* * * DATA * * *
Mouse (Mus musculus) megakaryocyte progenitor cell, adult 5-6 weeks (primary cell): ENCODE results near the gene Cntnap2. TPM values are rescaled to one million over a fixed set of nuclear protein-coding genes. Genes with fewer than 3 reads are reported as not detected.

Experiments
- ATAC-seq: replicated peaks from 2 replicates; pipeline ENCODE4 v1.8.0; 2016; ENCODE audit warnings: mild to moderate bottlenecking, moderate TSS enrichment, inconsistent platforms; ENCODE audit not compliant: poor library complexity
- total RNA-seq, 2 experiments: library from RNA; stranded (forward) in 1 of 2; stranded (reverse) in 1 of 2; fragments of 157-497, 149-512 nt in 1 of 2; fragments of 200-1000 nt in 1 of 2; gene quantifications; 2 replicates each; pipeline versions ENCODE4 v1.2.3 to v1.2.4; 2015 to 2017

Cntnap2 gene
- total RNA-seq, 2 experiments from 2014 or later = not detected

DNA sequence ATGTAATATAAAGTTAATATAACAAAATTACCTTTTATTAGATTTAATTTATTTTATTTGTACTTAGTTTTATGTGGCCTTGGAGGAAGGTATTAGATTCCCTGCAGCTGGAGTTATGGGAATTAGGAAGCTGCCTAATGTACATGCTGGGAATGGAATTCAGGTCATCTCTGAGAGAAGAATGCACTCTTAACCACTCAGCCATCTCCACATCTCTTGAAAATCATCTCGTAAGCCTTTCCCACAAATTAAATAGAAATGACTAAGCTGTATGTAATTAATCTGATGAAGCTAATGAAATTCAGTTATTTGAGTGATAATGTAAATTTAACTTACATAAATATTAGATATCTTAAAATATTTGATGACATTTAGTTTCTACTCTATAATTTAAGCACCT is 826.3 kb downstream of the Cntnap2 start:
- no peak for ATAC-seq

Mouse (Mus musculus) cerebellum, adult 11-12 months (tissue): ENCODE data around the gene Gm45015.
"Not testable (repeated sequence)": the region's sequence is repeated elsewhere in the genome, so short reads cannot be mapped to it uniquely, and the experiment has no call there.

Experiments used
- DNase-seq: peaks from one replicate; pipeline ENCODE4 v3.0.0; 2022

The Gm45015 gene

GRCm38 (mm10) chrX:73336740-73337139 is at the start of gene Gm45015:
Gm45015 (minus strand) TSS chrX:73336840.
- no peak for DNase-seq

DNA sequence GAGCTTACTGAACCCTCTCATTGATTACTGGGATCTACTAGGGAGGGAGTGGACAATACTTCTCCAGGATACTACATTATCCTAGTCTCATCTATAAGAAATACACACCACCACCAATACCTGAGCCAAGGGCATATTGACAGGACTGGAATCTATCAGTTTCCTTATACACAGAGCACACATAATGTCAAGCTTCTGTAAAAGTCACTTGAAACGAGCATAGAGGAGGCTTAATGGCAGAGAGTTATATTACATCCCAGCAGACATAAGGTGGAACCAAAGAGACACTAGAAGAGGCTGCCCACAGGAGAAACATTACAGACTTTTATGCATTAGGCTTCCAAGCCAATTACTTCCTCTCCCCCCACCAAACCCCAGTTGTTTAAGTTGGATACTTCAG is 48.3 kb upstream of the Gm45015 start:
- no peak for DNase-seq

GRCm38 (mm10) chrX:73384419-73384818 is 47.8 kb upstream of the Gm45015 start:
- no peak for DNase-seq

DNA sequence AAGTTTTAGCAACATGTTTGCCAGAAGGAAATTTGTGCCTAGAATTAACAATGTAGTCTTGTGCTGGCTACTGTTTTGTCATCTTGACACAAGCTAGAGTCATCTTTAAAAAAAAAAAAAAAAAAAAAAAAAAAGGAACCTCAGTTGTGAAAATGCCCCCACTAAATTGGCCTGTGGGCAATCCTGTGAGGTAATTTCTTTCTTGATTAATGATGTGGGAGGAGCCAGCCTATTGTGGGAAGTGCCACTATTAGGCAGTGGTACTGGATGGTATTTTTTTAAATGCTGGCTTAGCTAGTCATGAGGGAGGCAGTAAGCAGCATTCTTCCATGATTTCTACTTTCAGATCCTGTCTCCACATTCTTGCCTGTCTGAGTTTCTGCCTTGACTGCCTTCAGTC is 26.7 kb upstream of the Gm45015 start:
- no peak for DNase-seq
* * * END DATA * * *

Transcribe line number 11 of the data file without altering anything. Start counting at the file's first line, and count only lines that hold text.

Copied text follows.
Experiments used